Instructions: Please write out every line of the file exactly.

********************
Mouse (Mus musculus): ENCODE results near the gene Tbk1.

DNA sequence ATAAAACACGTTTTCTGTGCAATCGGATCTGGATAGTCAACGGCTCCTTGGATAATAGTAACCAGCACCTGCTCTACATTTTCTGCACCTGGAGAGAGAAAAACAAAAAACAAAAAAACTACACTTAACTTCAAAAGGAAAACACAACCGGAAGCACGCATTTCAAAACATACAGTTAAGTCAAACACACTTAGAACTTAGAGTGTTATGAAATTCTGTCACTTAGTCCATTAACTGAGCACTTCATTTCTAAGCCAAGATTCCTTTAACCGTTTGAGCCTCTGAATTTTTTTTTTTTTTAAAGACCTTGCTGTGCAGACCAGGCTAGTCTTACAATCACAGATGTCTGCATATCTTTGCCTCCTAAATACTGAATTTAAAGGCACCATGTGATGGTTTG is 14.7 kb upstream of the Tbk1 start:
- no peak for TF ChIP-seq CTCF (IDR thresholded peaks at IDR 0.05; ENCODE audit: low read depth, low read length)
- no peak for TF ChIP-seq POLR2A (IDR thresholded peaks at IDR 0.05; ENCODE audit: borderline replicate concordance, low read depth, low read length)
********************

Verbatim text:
Mouse (Mus musculus): ENCODE results near the gene Tbk1.

DNA sequence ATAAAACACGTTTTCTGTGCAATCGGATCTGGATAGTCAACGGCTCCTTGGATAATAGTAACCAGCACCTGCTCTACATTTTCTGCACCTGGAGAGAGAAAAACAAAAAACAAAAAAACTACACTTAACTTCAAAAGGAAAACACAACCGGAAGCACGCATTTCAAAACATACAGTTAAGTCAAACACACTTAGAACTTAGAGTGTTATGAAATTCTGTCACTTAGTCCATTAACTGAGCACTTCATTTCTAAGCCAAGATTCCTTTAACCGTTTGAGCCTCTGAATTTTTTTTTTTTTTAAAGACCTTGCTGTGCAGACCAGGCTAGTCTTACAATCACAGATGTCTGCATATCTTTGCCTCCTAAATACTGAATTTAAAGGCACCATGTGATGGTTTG is 14.7 kb upstream of the Tbk1 start:
- no peak for TF ChIP-seq CTCF (IDR thresholded peaks at IDR 0.05; ENCODE audit: low read depth, low read length)
- no peak for TF ChIP-seq POLR2A (IDR thresholded peaks at IDR 0.05; ENCODE audit: borderline replicate concordance, low read depth, low read length)